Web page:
NASHVILLE, Tenn. (AP) — In northeastern Tennessee, two women have emerged as the top candidates vying for the state's only open congressional district in hopes of securing the seat that hasn't swung for a Democrat since the Civil War.
First-time political candidates Republican Diana Harshbarger and Democrat Blair Walsingham are facing off in a race that's been largely overshadowed by not only the presidential election, but also by the bid over the state's open U.S. Senate seat.
However, whoever wins Tennessee's 1st Congressional District will remain notable because the winner is slated to become the first woman to secure the seat in a regular election.
The only other woman to hold the seat was Louise Reece, who was picked to finish the rest of her husband's term when he died in 1961. It was the only time a special election has been held in the congressional district.
Additionally, the win will also result in a woman joining Tennessee’s nine-member U.S. House delegation, which is currently dominated by men.
The congressional seat opened up this year after Republican U.S. Rep. Phil Roe announced he would retire and not seek a seventh term.
That decision spurred a wide range of GOP candidates to throw their hat in for the seat, with many believing the primary election would be the most competitive hurdle in the heavily GOP district.
Harshbarger eventually emerged victorious in the primary after spending nearly $1 million of her money to compete with other well-known politicians who had hoped to snag the GOP nomination.
Harshbarger, a 60-year-old pharmacist from Kingsport, has since continued to outspend her Democratic opponent while declining to participate in debates or forums with Walsingham in the final build up to the Nov. 3 election.
Since her primary win, President Donald Trump and Roe have both endorsed her.
Harshbarger has said she'll focus on providing more economic development for her constituents if she wins, however she has demurred when asked why such opportunities haven't previously been made available when Republicans have historically been in control of the region.
She's also come out in favor of term limits for all federal-level elected offices, saying that she believes anyone elected to the House of Representatives should serve no longer than eight years.
“To get things done, there’s too many career politicians that are more concerned about their own careers than the people who put them there,” Harshbarger said.
Additionally, Harshbarger said her experience as a pharmacist will make her a valuable asset in Congress to push for more affordable health care but she has held off from joining other Republicans in fully endorsing the repeal of the Affordable Care Act — a situation some Democrats fear might be the outcome of an upcoming Supreme Court hearing on the law that gives more than 20 million Americans health insurance coverage.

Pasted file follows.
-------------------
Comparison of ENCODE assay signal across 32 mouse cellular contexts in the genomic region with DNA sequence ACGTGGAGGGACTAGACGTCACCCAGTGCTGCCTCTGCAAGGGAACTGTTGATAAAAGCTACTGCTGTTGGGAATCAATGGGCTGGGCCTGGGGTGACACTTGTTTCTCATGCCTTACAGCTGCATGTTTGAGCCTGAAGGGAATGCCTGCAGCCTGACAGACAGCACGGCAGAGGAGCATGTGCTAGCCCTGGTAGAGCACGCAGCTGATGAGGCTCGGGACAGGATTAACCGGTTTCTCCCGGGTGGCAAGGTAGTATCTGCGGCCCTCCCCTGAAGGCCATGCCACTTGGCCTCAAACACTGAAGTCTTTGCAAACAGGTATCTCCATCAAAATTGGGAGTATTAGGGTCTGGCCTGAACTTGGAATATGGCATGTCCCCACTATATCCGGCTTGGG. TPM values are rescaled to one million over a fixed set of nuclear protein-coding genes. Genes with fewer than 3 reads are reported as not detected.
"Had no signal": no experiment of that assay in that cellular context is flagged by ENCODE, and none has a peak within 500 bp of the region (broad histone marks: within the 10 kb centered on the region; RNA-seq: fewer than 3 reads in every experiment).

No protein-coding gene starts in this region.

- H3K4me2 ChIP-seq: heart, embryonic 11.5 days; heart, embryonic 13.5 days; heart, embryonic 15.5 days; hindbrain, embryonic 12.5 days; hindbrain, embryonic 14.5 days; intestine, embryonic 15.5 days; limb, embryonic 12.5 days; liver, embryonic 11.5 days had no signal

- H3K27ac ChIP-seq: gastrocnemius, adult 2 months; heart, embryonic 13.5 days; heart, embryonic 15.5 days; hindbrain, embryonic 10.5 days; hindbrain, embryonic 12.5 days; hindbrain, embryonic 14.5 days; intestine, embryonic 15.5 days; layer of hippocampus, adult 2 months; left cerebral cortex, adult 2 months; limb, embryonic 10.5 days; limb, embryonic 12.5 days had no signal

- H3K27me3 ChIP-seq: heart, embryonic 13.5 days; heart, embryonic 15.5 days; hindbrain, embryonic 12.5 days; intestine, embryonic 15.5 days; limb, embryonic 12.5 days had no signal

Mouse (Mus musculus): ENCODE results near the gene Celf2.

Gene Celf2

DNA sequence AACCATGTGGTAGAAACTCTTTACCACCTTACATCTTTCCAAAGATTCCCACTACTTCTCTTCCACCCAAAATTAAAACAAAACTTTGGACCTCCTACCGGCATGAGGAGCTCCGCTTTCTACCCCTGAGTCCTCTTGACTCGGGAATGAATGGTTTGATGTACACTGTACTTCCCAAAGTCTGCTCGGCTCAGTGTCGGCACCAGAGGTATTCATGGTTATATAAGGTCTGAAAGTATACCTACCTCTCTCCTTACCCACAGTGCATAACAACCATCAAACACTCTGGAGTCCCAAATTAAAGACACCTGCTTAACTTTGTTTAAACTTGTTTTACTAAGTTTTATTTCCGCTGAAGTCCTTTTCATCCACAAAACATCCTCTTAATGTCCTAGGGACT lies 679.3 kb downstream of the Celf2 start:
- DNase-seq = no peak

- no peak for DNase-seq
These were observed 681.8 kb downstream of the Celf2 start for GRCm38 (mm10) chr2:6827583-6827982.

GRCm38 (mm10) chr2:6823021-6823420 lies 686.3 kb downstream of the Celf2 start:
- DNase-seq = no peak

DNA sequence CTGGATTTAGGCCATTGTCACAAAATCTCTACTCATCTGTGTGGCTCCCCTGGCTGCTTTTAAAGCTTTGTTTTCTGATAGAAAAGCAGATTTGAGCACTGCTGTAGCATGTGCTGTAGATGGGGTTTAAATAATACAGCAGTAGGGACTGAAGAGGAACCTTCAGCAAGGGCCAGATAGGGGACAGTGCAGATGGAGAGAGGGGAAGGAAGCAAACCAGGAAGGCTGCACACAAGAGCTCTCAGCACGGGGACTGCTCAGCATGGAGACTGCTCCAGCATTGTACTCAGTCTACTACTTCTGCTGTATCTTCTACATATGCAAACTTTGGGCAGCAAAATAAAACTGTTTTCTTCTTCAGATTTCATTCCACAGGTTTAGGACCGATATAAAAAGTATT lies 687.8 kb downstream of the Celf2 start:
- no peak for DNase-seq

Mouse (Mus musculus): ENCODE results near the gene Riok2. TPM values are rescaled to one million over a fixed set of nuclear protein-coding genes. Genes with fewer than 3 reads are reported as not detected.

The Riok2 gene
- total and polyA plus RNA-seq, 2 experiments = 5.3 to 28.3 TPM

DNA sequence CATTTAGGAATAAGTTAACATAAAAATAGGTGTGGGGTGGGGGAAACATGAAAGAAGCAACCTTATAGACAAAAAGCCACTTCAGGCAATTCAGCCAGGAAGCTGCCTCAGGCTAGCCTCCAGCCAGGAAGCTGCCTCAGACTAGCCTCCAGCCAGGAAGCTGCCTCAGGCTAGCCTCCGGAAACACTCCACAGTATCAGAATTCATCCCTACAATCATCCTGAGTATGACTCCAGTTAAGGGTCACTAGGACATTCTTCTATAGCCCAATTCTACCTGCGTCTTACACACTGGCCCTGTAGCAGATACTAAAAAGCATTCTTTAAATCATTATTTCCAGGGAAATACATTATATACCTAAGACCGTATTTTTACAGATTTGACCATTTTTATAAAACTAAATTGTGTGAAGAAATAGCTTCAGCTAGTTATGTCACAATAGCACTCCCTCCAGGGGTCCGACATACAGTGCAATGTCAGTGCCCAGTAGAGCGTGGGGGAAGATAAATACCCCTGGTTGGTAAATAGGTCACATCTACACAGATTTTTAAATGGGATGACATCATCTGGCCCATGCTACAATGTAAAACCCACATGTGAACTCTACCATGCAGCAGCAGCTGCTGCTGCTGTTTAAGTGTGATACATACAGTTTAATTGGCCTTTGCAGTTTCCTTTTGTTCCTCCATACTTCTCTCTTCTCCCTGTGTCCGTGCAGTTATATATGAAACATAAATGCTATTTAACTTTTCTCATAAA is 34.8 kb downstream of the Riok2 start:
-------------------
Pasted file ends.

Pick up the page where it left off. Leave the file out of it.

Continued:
“It’s very humbling, I’m honored to be a woman who has been chosen as the Republican nominee,” Harshbarger said. “I didn’t win because I’m a woman, I won as a woman... as a woman and as a conservative woman, there’s not that many of us in Congress.
Meanwhile, Walsingham — a 32-year-old Air Force veteran turned small business owner — has posted more modest fundraising numbers after her Democratic rivals dropped out in the primary.
She acknowledges that the COVID-19 pandemic has added to the difficulty of appealing to a voter base in the 1st Congressional District that’s long been resistant to supporting Democrats.
But Walsingham says she's had success talking to residents who plan on voting for Trump who are still unsure how they'll vote on certain down-ballot races.
“We agree on way more than what they thought they would at the beginning of the conversation,” she said. “It's not necessarily because they like everything on my platform, it's not because we agree on everything, but they know I'm listening and that's the job."
Like Harshbarger, Walsingham said improving her district's economy is a top priority. The Democrat noted that she doesn't have cell service at her home, which is a common problem in her neighborhood that also struggles to get access to broadband.
Walsingham has been endorsed by former Democratic presidential hopeful Andrew Yang, with the two of them both coming out in favor of a universal basic income.
Shortly after winning the GOP nomination in August, Harshbarger told local news outlets that she wouldn't participate in a debate due to remarks Walsingham had made about law enforcement. Harshbarger said Walsingham “blatantly and openly defied our policemen and women" without providing specifics.
Walsingham has pushed backed, releasing a “re-fund our police” policy proposal that pushes for more mental health services for law enforcement and allowing other specialists to respond to emergency calls on mental health or drug addiction.
Meanwhile, incumbents in Tennessee's remaining eight congressional districts are not expected to lose their seats. Just two of the districts are held by Democrats.
Follow Kimberlee Kruesi on Twitter at https://twitter.com/kkruesi.